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HK, Taipei lead in competitiveness|
By Zhao Huanxin (China Daily)
Updated: 2006-03-21 06:22
Hong Kong, Macao and five Taiwan cities beat most of their mainland counterparts to join the leaders' pack of China's most competitive cities.
Beijing was ranked fourth in overall competitiveness of 200 major Chinese cities, behind Hong Kong, Taipei and Shanghai.
But the capital shot up to the second place on the mainland, overtaking southern powerhouses Shenzhen and Guangzhou.
The findings were released yesterday in an annual report on urban competitiveness published by the Chinese Academy of Social Sciences.
It was the first time the top government think tank included cities outside the mainland in its annual analysis, which has become a reference for city planners and investors since it was first released in 2003, according to senior researcher Ni Pengfei.
"We have broadened our research horizons ... to cater to readers' needs, so the rankings of some mainland cities slid this year, but that does not necessarily mean their absolute competitiveness declined," Ni said.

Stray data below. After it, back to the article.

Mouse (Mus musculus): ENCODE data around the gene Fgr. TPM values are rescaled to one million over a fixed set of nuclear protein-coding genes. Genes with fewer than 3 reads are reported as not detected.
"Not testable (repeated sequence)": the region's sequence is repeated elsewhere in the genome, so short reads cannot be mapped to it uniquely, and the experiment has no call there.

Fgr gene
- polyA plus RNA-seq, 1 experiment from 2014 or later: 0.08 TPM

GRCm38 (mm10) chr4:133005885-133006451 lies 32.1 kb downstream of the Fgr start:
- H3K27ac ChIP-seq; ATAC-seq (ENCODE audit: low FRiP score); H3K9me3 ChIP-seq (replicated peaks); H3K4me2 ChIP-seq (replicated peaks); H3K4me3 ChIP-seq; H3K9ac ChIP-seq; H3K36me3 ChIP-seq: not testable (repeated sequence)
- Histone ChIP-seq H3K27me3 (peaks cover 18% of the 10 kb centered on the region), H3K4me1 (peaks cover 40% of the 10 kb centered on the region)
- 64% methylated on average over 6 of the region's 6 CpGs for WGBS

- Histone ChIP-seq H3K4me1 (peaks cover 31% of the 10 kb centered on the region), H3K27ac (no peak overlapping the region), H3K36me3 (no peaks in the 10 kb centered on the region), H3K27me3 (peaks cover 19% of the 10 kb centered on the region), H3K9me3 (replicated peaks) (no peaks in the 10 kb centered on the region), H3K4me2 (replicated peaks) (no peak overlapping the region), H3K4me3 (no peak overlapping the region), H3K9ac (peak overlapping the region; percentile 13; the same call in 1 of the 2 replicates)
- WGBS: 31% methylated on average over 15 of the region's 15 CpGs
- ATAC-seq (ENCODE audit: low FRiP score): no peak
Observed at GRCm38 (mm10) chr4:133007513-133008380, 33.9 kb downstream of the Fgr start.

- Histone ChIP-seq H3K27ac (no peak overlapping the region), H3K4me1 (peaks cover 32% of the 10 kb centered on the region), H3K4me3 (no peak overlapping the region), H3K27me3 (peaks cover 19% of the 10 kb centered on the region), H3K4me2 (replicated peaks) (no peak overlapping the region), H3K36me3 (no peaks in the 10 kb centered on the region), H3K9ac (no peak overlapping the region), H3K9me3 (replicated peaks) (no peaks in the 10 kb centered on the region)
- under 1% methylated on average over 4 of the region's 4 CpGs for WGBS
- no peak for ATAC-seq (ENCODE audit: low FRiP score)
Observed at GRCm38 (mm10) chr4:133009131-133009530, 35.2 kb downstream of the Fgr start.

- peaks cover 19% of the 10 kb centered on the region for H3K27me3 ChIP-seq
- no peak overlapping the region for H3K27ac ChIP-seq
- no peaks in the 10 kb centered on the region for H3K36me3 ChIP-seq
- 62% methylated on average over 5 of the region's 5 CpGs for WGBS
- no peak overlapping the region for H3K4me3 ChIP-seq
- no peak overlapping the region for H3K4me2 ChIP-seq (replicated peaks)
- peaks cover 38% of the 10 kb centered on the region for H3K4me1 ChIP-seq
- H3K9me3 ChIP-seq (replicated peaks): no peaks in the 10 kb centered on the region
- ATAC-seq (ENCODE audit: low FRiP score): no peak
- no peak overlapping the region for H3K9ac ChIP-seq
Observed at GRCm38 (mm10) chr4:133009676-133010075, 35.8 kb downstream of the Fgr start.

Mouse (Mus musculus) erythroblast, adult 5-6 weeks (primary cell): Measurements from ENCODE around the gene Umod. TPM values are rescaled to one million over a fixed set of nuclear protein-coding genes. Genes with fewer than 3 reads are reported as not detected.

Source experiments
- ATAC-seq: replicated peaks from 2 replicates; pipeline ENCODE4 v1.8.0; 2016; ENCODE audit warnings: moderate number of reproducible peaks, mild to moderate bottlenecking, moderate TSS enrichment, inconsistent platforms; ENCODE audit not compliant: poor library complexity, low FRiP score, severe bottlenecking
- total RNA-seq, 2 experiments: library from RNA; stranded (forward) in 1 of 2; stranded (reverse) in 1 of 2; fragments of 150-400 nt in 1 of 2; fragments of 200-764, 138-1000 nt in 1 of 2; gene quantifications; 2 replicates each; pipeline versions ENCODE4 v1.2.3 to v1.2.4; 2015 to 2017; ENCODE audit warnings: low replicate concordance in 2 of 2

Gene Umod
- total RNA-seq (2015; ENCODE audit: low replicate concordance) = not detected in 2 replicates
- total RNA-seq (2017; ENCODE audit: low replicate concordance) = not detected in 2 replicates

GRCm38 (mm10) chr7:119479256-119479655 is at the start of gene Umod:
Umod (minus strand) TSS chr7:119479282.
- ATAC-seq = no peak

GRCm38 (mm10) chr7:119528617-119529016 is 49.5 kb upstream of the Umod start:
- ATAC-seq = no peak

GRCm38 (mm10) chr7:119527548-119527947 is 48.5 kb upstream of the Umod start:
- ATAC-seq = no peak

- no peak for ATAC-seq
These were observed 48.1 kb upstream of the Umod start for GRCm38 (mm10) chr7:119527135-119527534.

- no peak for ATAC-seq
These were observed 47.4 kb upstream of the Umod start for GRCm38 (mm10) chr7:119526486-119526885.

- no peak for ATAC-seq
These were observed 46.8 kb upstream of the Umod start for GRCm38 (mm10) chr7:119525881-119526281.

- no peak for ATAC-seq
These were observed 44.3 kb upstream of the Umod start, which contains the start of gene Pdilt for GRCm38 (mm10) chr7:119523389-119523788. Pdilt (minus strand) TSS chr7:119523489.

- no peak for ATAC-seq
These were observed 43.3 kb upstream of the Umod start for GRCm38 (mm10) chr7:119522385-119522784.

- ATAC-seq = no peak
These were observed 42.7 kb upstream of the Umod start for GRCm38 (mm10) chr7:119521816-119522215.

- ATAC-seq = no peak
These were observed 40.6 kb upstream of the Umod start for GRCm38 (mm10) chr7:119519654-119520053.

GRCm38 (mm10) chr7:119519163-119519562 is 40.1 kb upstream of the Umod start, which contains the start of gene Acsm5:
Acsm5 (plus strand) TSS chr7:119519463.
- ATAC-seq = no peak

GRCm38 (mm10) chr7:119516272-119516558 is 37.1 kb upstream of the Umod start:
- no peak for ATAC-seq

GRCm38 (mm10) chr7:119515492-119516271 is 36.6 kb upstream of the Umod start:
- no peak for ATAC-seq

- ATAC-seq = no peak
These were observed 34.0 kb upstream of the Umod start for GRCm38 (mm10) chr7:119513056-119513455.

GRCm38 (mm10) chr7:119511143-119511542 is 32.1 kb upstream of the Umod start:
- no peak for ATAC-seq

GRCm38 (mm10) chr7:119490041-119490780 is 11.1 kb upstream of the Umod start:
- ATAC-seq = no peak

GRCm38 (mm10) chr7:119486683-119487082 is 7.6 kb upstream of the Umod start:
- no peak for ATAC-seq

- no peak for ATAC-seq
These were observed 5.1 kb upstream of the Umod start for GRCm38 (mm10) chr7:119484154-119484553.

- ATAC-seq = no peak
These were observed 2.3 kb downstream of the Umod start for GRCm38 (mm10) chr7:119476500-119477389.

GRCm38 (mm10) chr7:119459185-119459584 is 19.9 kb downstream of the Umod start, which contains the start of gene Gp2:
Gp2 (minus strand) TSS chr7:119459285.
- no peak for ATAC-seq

Ni and his 100-expert team factored in economic growth, market share, productivity, environmental resources, the level of technological innovation as well per-capita income to compile the list.
Except for economic growth, cities outside the mainland are more competitive than the mainland cities, according to the report.
The researchers discovered a clear geographical pattern to competitiveness the islands and the eastern seaboard were the strongest followed by the central areas and the western regions, Ni said.
Except for Beijing, Dalian and Shenyang, the mainland's most competitive cities are on the east coast while cities in central and western China rank low on the list.
But on the whole, the competitiveness of mainland cities has grown dramatically in recent years, a sharp contrast to Taiwan and Hong Kong.
For example, Ni said, in terms of economic growth which is a key gauging factor for competitiveness Chiayi City in Taiwan posted negative growth two years in a row, and Hong Kong ranked 198th among the 200 cities.
The report proposes that the government help East China bolster its global competitiveness, while supporting central and western cities build up their competition capacity.
Based on its survey of 6,000 residents in 60 cities, the report concludes that in the years ahead, Chinese cities should give priority to medicare, education, housing and transport to improve living conditions and build more harmonious communities.